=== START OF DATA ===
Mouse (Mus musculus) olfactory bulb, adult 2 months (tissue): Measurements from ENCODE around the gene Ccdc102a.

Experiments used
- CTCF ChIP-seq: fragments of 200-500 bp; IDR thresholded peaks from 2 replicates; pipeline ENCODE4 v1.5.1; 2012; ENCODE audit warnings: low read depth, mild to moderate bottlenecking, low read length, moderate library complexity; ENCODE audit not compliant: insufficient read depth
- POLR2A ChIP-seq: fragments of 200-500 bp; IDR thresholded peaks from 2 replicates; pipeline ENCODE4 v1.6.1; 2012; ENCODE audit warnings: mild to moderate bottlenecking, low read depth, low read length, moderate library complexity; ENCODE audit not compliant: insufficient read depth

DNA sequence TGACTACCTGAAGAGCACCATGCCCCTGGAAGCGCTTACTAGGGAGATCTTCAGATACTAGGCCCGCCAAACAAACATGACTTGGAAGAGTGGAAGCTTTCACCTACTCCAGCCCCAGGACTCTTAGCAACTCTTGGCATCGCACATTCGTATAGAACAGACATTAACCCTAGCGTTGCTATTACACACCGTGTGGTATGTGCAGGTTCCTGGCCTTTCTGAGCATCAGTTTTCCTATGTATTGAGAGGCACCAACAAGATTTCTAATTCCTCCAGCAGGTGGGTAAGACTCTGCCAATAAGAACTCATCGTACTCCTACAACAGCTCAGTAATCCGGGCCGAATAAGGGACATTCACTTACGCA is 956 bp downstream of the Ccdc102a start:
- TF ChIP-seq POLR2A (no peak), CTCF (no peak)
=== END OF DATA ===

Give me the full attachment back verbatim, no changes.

Mouse (Mus musculus) olfactory bulb, adult 2 months (tissue): Measurements from ENCODE around the gene Ccdc102a.

Experiments used
- CTCF ChIP-seq: fragments of 200-500 bp; IDR thresholded peaks from 2 replicates; pipeline ENCODE4 v1.5.1; 2012; ENCODE audit warnings: low read depth, mild to moderate bottlenecking, low read length, moderate library complexity; ENCODE audit not compliant: insufficient read depth
- POLR2A ChIP-seq: fragments of 200-500 bp; IDR thresholded peaks from 2 replicates; pipeline ENCODE4 v1.6.1; 2012; ENCODE audit warnings: mild to moderate bottlenecking, low read depth, low read length, moderate library complexity; ENCODE audit not compliant: insufficient read depth

DNA sequence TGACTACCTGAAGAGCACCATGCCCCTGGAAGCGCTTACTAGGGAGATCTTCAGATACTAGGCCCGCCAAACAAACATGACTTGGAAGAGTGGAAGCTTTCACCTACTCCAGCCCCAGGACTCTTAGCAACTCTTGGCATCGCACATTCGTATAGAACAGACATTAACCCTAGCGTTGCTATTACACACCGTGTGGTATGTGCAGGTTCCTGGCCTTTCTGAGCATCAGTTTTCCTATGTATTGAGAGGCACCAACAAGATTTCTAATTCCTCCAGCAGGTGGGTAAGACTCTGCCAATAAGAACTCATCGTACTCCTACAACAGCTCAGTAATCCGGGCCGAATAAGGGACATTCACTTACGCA is 956 bp downstream of the Ccdc102a start:
- TF ChIP-seq POLR2A (no peak), CTCF (no peak)